Video: Multi-function ‘systems tractor’ earns its keep in Tullamore

For anyone who is a fan of big tractors, one that is sure to spring to mind is the Claas Xerion.

This is mainly due to its rather unusual concept of being a high-horsepower, equal-sized-wheel tractor with a high, lofty cab position. What really sets the Xerion apart from its competition is the option of having its spacious harvester-style cab fixed centrally or at the front (known as the Saddle Trac – essentially turning the Xerion into a tool carrier) or, finally, the VC version – which allows the cab to work in both the front and rear-facing positions (rotating in less than two minutes).

Sadly, the Xerion never really took a major foothold in the Irish market. However, it did prove more popular in the UK. In turn, this has seen occasional units subsequently make their way across the water to Irish shores.


One such machine is a 2006 Xerion 3300, which was imported by Tullamore-based business Tara Agri. Tara Agri is run by the McGrath family, who specialises mainly in tillage farming – growing on average 300ac of beet and over 1,000ac of cereals each year, as well as keeping 150 head of beef cattle.

Tara Agri is also the Irish importer and distributor for Rolmako tillage equipment, from Poland. Anyone from the local area will know that these guys like their machinery and are not afraid of, dare I say, unusual tractors. They previously owned another rarity in the context of Irish farming – a Claas Challenger 45 tracked tractor.

Paul McGrath explained: “We bought a 1999 Challenger in 2008 for a number of reasons, such as its low ground pressure (due to the tracks) and also its pulling power. We pull a lot of beet and needed a tractor to handle what can often be testing conditions; the Challenger did just that.”

The McGraths used the Challenger for a number of jobs, which included ploughing, drilling, discing and harvesting beet. Being on tracks, it had its advantages when it came to traction and ground pressure but also had its disadvantages as McGrath explained.

“The Challenger was designed as a field tractor and it did that extremely well. However, our land has become more fragmented and often requires road travel of up to 10 miles each way. This is where the Challenger struggled and, ultimately, lead us to look at alternative options.”


After some research on the internet, the McGraths located a 2006 Xerion 3300 with 4,500 hours and a price tag of €60,000 excl VAT. The Xerion was on a large tillage farm, where it was responsible for all the heavy work; it even hauled grass during the silage season.

After a quick flight over, to check out the machine, and a bit of negotiating the deal was done. The Xerion subsequently arrived in Tullamore last June.

So why a Xerion? “We looked at different options, including Fendt and Massey Ferguson tractors. For the spec that was on the Xerion and the horsepower, it was half the price of the others,” explained McGrath.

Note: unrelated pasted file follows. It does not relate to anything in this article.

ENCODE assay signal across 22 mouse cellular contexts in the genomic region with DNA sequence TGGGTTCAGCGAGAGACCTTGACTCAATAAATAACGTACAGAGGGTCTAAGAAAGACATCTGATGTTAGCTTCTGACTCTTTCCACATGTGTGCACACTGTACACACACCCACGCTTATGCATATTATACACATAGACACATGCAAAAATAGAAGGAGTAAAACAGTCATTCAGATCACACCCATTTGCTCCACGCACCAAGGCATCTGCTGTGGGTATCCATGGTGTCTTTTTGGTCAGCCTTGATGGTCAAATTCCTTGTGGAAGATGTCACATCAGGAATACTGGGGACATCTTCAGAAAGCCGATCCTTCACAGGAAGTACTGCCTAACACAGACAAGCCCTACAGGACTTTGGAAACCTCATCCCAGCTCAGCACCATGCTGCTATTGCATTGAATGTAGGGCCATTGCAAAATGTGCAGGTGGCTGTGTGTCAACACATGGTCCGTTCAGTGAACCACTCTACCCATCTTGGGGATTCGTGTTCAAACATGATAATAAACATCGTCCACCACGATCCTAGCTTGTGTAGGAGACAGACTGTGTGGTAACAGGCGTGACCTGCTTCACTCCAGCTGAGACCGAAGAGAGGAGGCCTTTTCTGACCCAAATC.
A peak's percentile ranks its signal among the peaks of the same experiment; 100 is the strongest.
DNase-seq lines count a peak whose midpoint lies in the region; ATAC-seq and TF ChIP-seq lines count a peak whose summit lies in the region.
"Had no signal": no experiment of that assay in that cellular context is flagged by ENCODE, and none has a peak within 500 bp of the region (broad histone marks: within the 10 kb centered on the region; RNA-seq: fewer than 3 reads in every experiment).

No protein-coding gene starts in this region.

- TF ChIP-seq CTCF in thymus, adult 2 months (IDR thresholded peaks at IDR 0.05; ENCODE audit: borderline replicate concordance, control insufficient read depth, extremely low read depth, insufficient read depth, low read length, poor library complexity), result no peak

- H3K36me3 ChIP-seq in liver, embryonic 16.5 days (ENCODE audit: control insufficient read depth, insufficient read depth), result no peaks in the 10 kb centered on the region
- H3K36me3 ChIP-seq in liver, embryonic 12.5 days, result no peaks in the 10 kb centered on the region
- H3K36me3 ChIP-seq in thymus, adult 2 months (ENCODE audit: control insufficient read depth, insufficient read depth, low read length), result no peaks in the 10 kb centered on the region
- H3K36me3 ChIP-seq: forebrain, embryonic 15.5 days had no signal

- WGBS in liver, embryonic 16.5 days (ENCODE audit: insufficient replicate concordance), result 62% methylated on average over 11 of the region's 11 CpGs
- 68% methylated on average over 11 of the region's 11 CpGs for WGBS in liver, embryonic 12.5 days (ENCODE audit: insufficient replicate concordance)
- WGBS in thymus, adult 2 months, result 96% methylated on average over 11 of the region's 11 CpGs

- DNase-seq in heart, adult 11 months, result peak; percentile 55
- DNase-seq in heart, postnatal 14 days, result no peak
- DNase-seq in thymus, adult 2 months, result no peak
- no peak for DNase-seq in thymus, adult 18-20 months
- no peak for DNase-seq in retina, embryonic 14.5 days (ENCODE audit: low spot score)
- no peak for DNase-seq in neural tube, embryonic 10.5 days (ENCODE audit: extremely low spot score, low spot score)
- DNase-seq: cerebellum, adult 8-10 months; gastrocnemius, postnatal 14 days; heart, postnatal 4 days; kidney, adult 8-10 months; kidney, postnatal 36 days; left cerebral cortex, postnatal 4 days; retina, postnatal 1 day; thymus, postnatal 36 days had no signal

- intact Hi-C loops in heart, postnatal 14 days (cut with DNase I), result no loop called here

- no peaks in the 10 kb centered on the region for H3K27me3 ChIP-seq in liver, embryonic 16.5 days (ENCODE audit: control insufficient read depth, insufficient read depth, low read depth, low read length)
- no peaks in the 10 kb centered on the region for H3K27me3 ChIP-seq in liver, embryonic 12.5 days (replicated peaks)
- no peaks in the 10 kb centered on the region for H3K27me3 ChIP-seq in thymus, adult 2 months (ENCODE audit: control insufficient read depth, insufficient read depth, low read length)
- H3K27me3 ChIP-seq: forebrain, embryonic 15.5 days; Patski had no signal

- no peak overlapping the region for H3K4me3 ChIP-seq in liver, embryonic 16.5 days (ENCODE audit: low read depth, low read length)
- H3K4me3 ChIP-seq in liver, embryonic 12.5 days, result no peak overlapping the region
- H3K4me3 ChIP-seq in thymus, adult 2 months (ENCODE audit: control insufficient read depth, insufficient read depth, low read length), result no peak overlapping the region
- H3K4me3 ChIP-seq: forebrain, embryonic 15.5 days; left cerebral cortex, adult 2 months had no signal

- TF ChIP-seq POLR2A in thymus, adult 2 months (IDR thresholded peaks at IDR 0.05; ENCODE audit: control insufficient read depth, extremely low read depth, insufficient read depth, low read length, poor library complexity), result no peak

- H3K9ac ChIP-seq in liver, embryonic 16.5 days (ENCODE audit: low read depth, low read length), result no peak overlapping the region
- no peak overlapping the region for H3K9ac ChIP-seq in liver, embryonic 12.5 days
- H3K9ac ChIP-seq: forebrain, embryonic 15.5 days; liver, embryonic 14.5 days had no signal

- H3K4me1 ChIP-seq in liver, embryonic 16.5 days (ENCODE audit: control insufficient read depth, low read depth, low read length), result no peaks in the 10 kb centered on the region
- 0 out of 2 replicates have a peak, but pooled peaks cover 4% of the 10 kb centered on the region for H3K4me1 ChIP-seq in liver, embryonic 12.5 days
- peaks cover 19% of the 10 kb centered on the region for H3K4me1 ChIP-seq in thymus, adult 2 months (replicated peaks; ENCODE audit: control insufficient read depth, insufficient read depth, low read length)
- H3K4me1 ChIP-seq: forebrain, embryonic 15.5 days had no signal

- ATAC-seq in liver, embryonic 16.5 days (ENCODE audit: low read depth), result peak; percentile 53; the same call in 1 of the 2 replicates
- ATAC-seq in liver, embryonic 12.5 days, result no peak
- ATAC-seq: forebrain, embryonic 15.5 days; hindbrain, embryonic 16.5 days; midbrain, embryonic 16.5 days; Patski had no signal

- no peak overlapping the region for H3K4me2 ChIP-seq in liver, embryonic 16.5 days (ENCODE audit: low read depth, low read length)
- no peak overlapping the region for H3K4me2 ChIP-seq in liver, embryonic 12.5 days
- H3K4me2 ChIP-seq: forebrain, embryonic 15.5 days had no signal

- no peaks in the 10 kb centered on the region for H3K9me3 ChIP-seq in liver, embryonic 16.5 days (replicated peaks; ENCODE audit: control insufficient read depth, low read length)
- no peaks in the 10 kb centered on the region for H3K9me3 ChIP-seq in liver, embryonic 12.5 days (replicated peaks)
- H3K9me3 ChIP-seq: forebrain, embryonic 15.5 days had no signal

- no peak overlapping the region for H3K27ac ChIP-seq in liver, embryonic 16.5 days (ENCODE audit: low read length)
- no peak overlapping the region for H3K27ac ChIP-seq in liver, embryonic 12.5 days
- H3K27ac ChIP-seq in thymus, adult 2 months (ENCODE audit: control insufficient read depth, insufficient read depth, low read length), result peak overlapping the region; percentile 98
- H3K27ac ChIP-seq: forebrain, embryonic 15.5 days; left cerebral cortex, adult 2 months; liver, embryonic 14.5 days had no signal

The Xerion came factory-fitted with full GPS and auto-steering, as well as ISOBUS compatibility. It also came, as standard, with front linkage and four front-mounted spool valves. It also came with a factory-fitted rear pick-up hitch, which is not a standard fitting on a Xerion. In keeping with other Xerions, the back-end was equipped with a 2-speed PTO and four spool valves.


Upon its arrival, the first task was to service the tractor and replace the 650mm-wide tyres that it came with. These were swapped out for massive 800mm-wide tyres, in a bid to reduce ground pressure.

Under the massive bonnet sits a 6-cylinder, 8.8L Caterpillar turbo-charged engine, which kicks out 335hp. According to McGrath, this is more than adequate for anything they do.

The main duties of the Xerion are pulling a 6m drill or disc, as well as some road duties.

“The Xerion is a far more versatile tractor than the Challenger it replaced. It has already clocked up more hours this spring than the Challenger did in a full year,” said McGrath.

During operation, the ZF Eccom 3.5 CVT (continuously variable transmission) allows for a stepless forward and reverse range – up to a top speed of 50kph. As well as ensuring that power is fed to all the wheels equally, McGrath said that the transmission “is a pleasure to use and offers the same traction and ground pressure as the Challenger did, but has the added advantage of 4-wheel-steer – which is handy when working on headlands”.


He added: “What we like about the Xerion is its usability, as many drivers will be operating it here. Because we already have Claas combines, the majority of the controls and layout are the same.”

So what about reliability and back-up service, which are things that might put someone off choosing a relatively rare or unusual machine such as this?

“We called our local Claas dealer – Kellys of Borris – who we have a long-standing working relationship with, before we went to look at the Xerion,” explained McGrath. “The service foreman was more than helpful and explained what we needed to check, noting that the engine and transmission are known as being ‘bulletproof’. He also told us that they would look after it, if we needed any work done. This was extra piece of mind for us and, ultimately, made the decision that bit more easier.”